The World Bank, an international lender to many developing nations, recently released its quarterly Commodity Markets Outlook. In the report, that includes projections for the rest of 2016, the agency lowered its forecasts for most global commodities. The bank warns that an oversupply of commodities, which caused prices to fall in 2015, will continue into and throughout 2016.
The previous projected price of crude oil for 2016 was $51 a barrel, but has since been cut down to $37 in the World Bank’s October report. The report cites that the price cut was due to the anticipated resumption of exports by Iran and from strong production in the United States. The agency claims that oil prices are expected to fall another 27 percent, on an annual average, throughout 2016. The report also claims that iron ore prices would see the biggest declines as the cheap supply continues to exceed demand. Iron ore prices could drop by 25 percent to $42 a metric ton by the end of 2016, the bank said. Nickel may fall 16 percent and copper 9 percent, in comparison.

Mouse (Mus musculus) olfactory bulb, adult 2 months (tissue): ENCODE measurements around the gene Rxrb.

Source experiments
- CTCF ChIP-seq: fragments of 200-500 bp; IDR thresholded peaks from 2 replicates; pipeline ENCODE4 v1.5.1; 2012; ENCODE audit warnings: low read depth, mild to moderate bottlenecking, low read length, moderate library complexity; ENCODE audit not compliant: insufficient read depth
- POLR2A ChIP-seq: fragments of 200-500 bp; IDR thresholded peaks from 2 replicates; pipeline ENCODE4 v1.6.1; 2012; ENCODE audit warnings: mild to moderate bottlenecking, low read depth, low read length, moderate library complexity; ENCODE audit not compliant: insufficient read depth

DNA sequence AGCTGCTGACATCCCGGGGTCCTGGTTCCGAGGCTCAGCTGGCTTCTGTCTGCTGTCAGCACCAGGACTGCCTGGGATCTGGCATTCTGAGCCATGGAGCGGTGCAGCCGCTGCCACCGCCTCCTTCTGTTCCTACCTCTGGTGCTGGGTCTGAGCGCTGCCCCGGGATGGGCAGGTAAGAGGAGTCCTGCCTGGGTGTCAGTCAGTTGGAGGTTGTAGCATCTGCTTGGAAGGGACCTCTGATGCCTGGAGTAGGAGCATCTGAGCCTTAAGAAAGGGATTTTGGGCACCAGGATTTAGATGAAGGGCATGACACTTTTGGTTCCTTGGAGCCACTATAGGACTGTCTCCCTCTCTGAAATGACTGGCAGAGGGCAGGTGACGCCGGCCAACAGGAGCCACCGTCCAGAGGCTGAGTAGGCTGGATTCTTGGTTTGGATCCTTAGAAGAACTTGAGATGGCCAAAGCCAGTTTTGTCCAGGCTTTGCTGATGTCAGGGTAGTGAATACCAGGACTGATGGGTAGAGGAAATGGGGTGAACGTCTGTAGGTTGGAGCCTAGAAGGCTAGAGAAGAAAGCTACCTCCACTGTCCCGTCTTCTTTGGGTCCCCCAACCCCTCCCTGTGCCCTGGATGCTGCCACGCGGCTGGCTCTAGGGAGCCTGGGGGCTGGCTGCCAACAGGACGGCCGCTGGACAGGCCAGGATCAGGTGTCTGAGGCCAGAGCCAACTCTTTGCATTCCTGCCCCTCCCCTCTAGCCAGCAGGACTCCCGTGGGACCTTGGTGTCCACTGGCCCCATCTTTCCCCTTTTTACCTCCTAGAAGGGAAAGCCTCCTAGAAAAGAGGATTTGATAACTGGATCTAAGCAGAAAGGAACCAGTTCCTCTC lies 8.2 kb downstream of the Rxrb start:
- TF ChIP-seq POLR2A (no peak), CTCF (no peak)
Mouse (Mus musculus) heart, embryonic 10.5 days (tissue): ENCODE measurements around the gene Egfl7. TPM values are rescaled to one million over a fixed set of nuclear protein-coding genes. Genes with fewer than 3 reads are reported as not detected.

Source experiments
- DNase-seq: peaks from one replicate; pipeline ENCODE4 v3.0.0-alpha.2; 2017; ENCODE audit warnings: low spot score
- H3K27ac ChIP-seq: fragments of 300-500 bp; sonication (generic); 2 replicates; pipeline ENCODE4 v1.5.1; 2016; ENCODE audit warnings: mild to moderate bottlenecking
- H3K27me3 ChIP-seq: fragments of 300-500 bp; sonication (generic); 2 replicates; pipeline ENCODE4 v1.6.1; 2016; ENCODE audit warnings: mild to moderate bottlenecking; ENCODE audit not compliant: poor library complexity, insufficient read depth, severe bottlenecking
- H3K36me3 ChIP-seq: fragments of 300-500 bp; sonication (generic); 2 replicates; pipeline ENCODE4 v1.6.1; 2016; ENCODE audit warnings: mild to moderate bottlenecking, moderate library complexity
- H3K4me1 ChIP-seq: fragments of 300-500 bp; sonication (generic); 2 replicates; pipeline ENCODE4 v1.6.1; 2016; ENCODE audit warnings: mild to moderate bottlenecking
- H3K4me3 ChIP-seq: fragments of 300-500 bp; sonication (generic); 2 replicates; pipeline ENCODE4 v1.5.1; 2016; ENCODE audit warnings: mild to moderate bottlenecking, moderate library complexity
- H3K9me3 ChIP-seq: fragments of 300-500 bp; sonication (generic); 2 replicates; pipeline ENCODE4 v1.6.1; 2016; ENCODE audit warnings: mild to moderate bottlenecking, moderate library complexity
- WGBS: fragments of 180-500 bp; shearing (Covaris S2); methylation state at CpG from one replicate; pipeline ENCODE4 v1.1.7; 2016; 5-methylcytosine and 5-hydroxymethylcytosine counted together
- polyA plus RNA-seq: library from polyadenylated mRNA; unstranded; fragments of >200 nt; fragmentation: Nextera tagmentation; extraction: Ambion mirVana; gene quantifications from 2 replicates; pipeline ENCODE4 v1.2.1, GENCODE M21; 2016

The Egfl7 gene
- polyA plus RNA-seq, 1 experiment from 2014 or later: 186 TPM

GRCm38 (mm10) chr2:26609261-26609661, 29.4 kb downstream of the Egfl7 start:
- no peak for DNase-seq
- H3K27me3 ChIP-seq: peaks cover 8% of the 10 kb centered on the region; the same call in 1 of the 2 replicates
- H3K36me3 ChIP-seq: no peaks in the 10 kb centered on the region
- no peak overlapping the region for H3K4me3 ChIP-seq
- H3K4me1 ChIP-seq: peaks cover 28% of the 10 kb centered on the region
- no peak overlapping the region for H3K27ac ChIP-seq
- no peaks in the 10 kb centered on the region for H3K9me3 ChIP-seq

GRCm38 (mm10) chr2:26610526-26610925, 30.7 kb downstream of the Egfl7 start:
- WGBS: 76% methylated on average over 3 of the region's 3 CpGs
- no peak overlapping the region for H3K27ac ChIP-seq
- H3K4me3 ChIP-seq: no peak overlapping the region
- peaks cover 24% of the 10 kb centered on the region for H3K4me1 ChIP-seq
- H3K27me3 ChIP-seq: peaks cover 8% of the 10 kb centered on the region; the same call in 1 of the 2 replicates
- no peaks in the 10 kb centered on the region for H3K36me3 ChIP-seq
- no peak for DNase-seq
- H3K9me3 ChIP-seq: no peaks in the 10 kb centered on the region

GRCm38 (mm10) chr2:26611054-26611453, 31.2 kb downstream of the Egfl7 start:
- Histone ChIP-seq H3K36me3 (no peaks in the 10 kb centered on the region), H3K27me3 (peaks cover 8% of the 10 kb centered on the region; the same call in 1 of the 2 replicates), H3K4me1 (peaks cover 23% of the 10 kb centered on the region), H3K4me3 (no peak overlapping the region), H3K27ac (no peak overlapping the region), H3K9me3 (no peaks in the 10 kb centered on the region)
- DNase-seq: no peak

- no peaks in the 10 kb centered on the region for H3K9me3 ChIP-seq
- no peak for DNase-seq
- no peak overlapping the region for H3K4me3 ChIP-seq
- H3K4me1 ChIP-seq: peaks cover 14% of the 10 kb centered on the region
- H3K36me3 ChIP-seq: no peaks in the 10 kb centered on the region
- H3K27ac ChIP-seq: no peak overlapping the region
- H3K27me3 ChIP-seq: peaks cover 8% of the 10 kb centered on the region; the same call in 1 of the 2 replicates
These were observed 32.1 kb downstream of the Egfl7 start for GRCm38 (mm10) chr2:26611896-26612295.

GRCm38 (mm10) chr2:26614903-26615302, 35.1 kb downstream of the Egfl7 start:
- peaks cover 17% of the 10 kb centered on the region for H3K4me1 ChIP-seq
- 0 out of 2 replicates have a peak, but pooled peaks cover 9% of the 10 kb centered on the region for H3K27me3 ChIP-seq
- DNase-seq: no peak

The report also projects that prices for 37 of the 46 internationally traded commodities would decline in 2016 because of lower demand from emerging economies. “Emerging market economies have been the main sources of commodity demand growth since 2000. As a result, weakening growth prospects in these economies are weighing on commodity prices,” the report stated.
The bank also said there was a chance that commodity prices could rise somewhat over the next two years but added that the global economy could face significant risks of a deeper slowdown. The agency amended its growth forecast for emerging and developing economies to 4 percent this year, down from a projected 4.6 percent previously. Although many emerging market economies have been slowing, the World Bank projected global growth to increase in 2016. Global growth for 2016 is projected at 2.9 percent, a .5 percent increase from 2015’s growth.